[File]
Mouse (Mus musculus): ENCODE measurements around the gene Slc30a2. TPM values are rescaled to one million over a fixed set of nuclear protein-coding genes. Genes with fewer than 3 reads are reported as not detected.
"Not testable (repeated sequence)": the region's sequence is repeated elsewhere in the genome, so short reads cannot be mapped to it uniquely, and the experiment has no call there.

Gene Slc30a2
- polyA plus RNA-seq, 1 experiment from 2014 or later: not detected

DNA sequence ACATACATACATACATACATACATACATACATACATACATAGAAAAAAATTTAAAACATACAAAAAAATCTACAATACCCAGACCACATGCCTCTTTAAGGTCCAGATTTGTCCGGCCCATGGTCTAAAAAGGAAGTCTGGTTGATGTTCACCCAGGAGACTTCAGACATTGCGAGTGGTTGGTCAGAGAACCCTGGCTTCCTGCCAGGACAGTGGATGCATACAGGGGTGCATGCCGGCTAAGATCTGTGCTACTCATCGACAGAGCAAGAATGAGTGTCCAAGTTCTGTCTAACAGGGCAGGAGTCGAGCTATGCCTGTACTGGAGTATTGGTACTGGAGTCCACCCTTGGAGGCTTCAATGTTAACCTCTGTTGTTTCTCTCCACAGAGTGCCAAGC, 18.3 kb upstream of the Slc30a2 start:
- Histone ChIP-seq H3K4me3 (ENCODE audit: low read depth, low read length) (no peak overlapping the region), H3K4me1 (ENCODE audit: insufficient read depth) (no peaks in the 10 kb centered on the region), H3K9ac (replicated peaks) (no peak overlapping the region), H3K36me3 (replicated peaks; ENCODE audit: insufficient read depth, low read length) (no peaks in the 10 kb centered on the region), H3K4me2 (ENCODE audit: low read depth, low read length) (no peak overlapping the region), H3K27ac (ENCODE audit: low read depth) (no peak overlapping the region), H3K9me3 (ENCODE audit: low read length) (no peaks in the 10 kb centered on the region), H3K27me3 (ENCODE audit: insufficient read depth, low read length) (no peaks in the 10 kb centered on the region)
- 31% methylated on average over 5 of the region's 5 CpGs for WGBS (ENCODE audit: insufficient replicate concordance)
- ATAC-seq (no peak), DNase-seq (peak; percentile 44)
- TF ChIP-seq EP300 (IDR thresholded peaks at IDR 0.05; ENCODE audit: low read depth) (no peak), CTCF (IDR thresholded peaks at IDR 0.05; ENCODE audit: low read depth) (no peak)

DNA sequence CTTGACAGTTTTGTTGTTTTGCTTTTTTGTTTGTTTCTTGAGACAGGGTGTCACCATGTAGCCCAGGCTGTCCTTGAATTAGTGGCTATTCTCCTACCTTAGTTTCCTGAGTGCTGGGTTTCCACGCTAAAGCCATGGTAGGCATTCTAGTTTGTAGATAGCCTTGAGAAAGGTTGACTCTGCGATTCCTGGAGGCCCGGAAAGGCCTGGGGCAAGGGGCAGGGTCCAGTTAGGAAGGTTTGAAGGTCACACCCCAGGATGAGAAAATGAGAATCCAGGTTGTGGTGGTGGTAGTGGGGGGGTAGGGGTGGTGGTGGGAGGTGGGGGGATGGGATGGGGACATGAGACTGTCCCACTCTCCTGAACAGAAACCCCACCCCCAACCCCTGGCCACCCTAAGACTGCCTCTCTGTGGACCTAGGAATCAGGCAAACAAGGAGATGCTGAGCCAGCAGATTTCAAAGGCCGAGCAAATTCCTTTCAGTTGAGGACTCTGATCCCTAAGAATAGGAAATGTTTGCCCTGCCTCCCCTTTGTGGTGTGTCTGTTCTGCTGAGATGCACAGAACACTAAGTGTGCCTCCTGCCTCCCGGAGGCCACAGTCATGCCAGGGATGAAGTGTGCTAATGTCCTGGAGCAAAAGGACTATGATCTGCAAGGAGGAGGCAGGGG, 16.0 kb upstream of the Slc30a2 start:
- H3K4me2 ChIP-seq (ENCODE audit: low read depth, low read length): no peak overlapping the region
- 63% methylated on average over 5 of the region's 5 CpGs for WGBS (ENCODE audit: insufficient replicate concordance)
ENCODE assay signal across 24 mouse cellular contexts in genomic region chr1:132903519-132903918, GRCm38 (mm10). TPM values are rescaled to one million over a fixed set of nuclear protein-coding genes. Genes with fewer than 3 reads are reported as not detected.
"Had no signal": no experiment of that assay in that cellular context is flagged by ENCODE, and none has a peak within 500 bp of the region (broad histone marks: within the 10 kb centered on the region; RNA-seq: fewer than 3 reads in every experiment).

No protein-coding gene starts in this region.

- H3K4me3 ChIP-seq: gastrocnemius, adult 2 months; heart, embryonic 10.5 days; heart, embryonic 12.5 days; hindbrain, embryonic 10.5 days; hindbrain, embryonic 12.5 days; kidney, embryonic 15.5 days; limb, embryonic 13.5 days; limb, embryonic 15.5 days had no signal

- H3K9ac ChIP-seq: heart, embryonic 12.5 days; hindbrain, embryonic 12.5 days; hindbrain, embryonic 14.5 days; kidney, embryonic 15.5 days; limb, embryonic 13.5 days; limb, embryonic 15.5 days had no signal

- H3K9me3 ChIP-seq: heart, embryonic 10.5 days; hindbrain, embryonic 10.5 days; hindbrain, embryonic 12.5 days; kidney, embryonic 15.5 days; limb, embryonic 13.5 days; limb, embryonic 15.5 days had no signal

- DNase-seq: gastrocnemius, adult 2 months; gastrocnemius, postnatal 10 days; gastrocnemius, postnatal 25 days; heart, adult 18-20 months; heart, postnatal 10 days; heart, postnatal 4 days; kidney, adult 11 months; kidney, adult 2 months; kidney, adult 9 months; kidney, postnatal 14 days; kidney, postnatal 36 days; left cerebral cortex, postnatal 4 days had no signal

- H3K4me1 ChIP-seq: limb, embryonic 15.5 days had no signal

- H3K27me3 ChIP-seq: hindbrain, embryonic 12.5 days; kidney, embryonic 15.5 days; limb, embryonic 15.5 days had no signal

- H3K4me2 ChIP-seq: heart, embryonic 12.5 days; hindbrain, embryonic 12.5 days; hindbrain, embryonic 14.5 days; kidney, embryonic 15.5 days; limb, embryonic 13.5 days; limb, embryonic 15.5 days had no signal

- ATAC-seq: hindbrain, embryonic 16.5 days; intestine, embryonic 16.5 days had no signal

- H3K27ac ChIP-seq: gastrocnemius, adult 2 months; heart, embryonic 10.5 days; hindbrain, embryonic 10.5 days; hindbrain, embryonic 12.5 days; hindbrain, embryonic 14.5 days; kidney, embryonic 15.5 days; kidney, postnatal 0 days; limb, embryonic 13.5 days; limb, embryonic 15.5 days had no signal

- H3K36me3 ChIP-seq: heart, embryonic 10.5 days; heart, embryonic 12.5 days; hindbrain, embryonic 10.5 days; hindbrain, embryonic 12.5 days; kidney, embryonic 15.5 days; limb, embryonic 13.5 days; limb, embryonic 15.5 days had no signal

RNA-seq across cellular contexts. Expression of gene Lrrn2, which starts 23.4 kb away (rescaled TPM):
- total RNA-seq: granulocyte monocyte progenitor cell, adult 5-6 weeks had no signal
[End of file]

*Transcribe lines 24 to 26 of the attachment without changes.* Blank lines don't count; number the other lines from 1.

- H3K27ac ChIP-seq: gastrocnemius, adult 2 months; heart, embryonic 10.5 days; hindbrain, embryonic 10.5 days; hindbrain, embryonic 12.5 days; hindbrain, embryonic 14.5 days; kidney, embryonic 15.5 days; kidney, postnatal 0 days; limb, embryonic 13.5 days; limb, embryonic 15.5 days had no signal

- H3K36me3 ChIP-seq: heart, embryonic 10.5 days; heart, embryonic 12.5 days; hindbrain, embryonic 10.5 days; hindbrain, embryonic 12.5 days; kidney, embryonic 15.5 days; limb, embryonic 13.5 days; limb, embryonic 15.5 days had no signal

RNA-seq across cellular contexts. Expression of gene Lrrn2, which starts 23.4 kb away (rescaled TPM):